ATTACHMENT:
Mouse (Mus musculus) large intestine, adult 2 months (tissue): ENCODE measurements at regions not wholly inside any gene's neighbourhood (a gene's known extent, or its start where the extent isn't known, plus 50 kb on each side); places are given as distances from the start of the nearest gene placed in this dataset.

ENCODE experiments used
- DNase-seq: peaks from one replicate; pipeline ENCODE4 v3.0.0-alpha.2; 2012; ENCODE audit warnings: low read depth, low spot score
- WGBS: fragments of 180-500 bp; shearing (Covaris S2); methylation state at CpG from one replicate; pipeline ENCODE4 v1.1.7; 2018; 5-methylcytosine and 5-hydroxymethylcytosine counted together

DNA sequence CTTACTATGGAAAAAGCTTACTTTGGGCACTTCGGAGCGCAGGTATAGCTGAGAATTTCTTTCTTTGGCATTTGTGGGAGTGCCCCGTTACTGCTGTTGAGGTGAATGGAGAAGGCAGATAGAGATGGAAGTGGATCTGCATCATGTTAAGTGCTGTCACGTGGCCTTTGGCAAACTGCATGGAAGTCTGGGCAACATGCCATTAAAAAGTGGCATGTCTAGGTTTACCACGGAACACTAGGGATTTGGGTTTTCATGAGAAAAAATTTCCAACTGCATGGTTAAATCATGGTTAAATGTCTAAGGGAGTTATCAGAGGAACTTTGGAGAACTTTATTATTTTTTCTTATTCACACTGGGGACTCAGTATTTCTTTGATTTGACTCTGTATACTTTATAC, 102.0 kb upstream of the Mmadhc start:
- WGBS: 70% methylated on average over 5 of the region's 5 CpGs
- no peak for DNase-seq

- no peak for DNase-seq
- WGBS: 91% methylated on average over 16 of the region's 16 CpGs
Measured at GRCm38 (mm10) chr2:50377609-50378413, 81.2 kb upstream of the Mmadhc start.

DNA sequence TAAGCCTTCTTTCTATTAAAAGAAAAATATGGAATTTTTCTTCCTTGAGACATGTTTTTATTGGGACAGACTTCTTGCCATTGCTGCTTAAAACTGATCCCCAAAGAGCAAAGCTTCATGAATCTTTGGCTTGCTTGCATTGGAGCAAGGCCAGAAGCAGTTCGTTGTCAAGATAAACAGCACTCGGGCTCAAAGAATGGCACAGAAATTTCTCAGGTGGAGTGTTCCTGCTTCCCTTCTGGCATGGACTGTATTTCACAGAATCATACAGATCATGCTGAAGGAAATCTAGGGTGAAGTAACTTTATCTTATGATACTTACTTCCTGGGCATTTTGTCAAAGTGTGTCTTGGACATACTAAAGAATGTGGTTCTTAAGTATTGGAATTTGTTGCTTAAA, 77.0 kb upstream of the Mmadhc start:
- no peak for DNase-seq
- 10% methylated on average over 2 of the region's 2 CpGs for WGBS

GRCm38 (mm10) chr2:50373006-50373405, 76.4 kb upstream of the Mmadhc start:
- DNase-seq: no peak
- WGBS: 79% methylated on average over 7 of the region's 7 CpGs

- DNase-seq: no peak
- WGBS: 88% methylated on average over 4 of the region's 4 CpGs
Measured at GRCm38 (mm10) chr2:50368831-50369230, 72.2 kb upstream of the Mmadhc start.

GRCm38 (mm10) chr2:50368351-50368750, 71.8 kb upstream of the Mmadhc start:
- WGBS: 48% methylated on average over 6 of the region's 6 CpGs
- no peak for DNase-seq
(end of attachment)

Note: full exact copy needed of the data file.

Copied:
Mouse (Mus musculus) large intestine, adult 2 months (tissue): ENCODE measurements at regions not wholly inside any gene's neighbourhood (a gene's known extent, or its start where the extent isn't known, plus 50 kb on each side); places are given as distances from the start of the nearest gene placed in this dataset.

ENCODE experiments used
- DNase-seq: peaks from one replicate; pipeline ENCODE4 v3.0.0-alpha.2; 2012; ENCODE audit warnings: low read depth, low spot score
- WGBS: fragments of 180-500 bp; shearing (Covaris S2); methylation state at CpG from one replicate; pipeline ENCODE4 v1.1.7; 2018; 5-methylcytosine and 5-hydroxymethylcytosine counted together

DNA sequence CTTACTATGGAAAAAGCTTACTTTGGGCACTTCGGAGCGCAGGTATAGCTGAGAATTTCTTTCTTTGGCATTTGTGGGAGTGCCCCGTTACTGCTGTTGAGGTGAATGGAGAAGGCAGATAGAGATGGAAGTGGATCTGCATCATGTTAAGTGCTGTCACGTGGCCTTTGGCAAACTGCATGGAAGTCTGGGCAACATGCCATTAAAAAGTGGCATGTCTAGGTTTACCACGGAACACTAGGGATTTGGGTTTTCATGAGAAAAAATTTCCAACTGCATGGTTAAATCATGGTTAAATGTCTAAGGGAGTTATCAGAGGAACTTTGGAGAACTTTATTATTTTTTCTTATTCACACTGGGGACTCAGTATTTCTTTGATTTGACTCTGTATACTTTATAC, 102.0 kb upstream of the Mmadhc start:
- WGBS: 70% methylated on average over 5 of the region's 5 CpGs
- no peak for DNase-seq

- no peak for DNase-seq
- WGBS: 91% methylated on average over 16 of the region's 16 CpGs
Measured at GRCm38 (mm10) chr2:50377609-50378413, 81.2 kb upstream of the Mmadhc start.

DNA sequence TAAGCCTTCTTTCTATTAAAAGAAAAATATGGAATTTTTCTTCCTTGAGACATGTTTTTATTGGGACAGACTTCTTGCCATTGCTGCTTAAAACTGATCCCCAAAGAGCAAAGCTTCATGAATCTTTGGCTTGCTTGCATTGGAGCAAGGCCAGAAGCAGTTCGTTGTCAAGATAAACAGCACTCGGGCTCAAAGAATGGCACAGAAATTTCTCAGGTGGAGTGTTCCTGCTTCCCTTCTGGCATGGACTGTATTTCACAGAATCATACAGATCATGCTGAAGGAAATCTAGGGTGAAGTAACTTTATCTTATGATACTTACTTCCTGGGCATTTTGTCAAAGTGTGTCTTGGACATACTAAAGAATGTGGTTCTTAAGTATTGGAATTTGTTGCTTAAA, 77.0 kb upstream of the Mmadhc start:
- no peak for DNase-seq
- 10% methylated on average over 2 of the region's 2 CpGs for WGBS

GRCm38 (mm10) chr2:50373006-50373405, 76.4 kb upstream of the Mmadhc start:
- DNase-seq: no peak
- WGBS: 79% methylated on average over 7 of the region's 7 CpGs

- DNase-seq: no peak
- WGBS: 88% methylated on average over 4 of the region's 4 CpGs
Measured at GRCm38 (mm10) chr2:50368831-50369230, 72.2 kb upstream of the Mmadhc start.

GRCm38 (mm10) chr2:50368351-50368750, 71.8 kb upstream of the Mmadhc start:
- WGBS: 48% methylated on average over 6 of the region's 6 CpGs
- no peak for DNase-seq